Page 1

the introduction to

+Easter – 2

the introduction to


Lent provides an opportunity each and every year for us to look into our hearts and see whether our external and internal lives are in union. We are called upon to try and unclutter many of the unnecessary distractions of life in order to more fully prepare for the joyous season of Easter.

” – 4



easons have provided both nature and humanity with a way to encounter patterns and rhythms. Ancient and

indigenous cultures have regularly looked for the “signs of the times” in determining movement, rituals and life. The Christian search for meaning sees the Church also use seasons as a guide to living and remembering the faith. Each year we are given Advent, Christmas, Lent, Easter and Ordinary Time to reflect and celebrate. Lent and Easter focus on the preparation for, and the celebration of, the death and resurrection of Jesus – the core of our faith. Lent provides an opportunity each and every year for us to look into our hearts and see whether our external and internal lives are in union. We are called upon to try and unclutter many of the unnecessary distractions of life in order to more fully prepare for the joyous season of Easter. In eras past, many Christians followed the tradition of denying themselves something in order to prepare for Easter. – 5

Today, we have developed a tradition of actually adding to our daily routines, acts of mercy, compassion and prayer as even more concrete examples of the faith that we believe is the Good News. These acts of charity help believers unite their experience with Jesus in a very real and concrete way. Lent calls for the light of Christ to be shone on elements of darkness that keep people trapped in sin. The Sacrament of Reconciliation offers each believer the assurance that God’s love is stronger than their sin and Lent has been a traditional time when people access this sacrament. Lent is also a season which asks us to renew the promises we made at Baptism. With infant baptism, these promises were made by parents and God-parents. Lent, beginning with Ash Wednesday and concluding 40 days later with the start of the Easter Triduum (Holy Thursday, Good Friday and Easter Sunday), calls for a personal re-commitment to our faith. The Passion of Christ celebrated on Good Friday is the most solemn day in the Christian calendar. The execution of Jesus on the Cross seemed to mark his defeat. Christians experience the loss deeply and yet also know that joy is soon to follow. The Season of Lent prepares us for Easter, the great – 6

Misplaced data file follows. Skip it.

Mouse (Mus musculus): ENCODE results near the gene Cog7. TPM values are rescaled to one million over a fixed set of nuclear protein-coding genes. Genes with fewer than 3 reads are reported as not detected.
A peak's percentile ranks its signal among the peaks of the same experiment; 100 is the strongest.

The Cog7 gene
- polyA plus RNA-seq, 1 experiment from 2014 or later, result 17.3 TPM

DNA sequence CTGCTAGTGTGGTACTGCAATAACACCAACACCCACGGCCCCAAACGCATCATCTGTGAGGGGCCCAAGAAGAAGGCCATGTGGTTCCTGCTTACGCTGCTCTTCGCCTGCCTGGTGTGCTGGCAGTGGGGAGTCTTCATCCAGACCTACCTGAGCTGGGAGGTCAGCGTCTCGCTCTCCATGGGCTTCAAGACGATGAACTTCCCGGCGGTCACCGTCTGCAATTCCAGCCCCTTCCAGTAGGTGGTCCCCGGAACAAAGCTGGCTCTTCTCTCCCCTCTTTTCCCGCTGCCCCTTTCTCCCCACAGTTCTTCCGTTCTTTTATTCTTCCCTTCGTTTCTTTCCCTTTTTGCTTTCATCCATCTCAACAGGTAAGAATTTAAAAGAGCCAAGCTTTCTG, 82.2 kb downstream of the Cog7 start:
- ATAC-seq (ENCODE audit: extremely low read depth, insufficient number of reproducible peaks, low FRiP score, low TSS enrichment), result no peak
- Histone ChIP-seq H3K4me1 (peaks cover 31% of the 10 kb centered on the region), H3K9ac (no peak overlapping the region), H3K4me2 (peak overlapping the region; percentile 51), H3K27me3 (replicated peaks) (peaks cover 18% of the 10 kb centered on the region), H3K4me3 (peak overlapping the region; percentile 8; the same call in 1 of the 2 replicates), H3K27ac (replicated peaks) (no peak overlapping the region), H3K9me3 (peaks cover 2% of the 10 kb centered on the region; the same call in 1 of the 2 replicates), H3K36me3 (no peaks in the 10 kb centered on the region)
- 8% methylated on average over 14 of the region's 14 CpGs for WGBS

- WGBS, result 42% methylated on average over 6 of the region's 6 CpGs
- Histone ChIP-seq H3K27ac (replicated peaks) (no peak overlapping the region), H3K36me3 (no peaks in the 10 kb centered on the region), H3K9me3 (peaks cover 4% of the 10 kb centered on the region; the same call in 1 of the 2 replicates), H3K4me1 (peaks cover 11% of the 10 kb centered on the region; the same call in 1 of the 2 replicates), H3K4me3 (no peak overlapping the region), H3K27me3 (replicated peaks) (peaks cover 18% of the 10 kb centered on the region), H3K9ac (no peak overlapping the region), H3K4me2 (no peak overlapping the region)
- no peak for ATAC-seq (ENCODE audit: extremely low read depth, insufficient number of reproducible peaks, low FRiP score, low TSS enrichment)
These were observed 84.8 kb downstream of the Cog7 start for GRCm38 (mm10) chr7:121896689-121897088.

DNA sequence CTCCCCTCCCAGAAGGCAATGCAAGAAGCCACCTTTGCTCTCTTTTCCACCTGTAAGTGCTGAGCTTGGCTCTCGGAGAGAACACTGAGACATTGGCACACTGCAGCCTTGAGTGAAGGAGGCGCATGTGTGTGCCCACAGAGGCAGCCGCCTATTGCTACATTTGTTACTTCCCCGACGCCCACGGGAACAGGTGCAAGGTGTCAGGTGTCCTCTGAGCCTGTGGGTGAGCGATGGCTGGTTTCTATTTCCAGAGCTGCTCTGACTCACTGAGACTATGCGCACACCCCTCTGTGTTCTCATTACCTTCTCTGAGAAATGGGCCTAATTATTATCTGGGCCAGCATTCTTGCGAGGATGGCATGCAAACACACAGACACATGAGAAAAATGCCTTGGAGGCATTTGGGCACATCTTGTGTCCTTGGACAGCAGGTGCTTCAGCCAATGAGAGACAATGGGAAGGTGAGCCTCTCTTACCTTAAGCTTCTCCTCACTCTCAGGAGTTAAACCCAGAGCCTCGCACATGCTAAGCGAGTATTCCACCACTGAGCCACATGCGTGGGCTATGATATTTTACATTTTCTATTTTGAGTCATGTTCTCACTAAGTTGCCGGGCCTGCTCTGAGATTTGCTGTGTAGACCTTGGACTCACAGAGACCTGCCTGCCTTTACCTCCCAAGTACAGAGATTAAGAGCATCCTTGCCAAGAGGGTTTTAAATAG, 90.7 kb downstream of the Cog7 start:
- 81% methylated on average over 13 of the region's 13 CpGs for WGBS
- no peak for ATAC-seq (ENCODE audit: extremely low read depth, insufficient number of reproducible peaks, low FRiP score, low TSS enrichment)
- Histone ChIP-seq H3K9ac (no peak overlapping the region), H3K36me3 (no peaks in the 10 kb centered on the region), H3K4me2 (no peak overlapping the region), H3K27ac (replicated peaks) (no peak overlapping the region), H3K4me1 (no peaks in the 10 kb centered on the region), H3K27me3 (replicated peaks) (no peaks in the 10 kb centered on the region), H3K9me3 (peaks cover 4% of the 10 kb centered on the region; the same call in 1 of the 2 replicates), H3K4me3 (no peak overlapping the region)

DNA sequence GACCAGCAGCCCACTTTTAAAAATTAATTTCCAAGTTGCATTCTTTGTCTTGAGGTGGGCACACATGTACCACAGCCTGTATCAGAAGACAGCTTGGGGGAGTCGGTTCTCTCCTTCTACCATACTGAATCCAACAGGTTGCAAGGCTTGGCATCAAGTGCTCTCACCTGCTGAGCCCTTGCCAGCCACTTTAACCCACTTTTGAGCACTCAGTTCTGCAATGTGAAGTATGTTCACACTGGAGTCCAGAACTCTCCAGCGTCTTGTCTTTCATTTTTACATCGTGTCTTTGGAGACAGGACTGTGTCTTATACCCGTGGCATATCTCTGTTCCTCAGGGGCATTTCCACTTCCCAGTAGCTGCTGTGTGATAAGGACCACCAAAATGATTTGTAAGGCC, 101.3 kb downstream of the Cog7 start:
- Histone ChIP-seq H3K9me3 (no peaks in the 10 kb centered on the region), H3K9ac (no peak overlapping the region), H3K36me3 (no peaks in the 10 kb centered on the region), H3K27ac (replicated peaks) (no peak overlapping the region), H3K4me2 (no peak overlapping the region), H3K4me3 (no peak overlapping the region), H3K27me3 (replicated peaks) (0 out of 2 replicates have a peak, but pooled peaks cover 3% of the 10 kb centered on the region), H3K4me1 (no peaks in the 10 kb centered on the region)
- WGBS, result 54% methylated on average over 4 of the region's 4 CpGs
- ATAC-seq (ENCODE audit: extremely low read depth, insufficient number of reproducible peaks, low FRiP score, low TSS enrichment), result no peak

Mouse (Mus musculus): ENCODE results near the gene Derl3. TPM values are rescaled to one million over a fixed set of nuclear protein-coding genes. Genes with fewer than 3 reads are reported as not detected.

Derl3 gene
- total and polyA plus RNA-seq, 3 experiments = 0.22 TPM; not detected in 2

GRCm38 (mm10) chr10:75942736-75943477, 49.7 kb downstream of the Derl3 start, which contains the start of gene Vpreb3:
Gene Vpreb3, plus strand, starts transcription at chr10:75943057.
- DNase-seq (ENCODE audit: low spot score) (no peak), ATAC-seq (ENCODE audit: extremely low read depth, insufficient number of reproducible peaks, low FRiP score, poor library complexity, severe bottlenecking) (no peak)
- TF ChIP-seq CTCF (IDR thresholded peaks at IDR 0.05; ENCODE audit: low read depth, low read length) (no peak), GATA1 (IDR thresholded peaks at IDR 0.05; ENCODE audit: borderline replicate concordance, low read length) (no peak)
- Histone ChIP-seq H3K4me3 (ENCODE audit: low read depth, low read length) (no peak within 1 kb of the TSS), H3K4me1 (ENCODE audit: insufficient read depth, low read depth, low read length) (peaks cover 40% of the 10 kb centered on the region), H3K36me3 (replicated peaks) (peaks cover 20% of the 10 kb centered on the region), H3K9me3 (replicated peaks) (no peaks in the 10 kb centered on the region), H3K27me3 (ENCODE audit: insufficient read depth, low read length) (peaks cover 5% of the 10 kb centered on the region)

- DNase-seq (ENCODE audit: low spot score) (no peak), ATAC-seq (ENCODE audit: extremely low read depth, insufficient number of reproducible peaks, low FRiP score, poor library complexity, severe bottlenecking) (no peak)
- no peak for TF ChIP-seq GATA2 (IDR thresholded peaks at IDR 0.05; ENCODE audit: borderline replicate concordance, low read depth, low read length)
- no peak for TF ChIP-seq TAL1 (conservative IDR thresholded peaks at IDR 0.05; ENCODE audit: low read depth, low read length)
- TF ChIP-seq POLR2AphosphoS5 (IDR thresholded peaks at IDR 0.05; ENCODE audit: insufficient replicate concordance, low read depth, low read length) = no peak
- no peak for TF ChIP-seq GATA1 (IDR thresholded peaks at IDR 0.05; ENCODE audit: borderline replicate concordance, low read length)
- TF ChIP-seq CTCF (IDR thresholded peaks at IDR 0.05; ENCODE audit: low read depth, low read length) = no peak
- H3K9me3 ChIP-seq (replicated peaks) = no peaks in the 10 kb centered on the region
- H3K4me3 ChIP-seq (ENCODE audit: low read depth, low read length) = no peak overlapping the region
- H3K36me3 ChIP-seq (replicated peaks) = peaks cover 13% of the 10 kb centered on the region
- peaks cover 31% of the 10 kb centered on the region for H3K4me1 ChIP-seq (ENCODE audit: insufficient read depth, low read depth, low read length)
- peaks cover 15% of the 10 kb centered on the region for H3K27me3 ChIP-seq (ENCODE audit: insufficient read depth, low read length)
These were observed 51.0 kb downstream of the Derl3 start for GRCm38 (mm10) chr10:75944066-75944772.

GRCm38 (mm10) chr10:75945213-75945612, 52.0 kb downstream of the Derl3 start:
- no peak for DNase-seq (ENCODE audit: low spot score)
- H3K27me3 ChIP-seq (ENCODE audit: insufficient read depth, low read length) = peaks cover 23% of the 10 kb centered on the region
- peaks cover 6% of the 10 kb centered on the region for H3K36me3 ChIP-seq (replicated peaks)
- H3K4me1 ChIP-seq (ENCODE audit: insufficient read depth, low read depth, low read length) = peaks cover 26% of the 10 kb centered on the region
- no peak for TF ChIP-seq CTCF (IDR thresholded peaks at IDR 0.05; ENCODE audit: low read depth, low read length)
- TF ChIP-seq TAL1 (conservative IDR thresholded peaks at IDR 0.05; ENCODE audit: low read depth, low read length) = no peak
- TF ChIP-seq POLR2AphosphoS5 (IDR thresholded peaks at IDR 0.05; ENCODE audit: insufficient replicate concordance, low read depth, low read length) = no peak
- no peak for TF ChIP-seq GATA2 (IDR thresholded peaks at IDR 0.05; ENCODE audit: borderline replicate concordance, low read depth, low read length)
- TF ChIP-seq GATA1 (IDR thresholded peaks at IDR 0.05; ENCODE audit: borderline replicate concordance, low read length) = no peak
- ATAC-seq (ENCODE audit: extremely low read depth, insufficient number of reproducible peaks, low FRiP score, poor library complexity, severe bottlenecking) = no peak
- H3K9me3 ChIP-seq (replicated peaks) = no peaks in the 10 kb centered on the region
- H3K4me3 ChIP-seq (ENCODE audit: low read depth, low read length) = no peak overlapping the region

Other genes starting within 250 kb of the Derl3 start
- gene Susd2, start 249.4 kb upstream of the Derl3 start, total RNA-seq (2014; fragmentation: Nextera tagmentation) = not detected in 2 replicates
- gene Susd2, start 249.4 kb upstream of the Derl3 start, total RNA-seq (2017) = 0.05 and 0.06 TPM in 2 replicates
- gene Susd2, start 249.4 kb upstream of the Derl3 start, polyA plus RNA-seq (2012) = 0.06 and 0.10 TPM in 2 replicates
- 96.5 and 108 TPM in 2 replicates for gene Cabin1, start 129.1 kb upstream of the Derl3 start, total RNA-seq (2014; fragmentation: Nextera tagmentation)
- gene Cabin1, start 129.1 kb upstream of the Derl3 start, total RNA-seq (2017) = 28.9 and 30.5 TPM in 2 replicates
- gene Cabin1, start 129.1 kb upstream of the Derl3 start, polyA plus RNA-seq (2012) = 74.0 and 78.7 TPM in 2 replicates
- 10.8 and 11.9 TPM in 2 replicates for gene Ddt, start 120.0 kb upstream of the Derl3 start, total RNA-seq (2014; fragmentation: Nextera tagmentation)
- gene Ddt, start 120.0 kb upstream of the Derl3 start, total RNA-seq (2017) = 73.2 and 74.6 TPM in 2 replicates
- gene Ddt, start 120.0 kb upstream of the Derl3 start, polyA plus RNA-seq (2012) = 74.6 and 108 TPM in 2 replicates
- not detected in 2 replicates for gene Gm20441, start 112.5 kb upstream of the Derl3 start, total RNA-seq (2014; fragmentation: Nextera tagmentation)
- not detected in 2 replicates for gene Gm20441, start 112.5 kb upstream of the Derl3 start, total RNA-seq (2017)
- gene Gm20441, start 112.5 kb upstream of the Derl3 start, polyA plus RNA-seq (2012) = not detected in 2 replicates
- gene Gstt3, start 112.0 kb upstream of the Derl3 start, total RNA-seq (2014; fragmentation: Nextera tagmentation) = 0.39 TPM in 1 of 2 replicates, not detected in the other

season of hope. Easter fully expresses the Good News of Christian faith, where the resurrection of Jesus defeats death forever. The word “Alleluia” meaning “he is risen” is the word which best expresses the Easter joy. This season announces to the world that while the love of God may have been put in the grave, through our sin, his love could not remain there and he rose above death to free all humanity. For Christians, death is a comma, not a full-stop. The Easter (Paschal) candle is one of the best symbols for this belief. At the Easter Vigil the light of the Easter candle, symbolising our faith, is shared with all attending the Church liturgies. No matter how many candles are lit from the Easter candle, it doesn’t lose its sharing capacity. This symbolises the light of Christ reaching every member of humanity. The Sacrament of Baptism is celebrated in many churches during this season. Easter assures us that whatever obstacles are in front of us, the power behind us is even greater. This power is the love of God. This is why Christians are called to boldly proclaim that Jesus is the Good News and that Easter is the season of hope. Fr Michael Twigg OMI – Mazenod College, Victoria – 7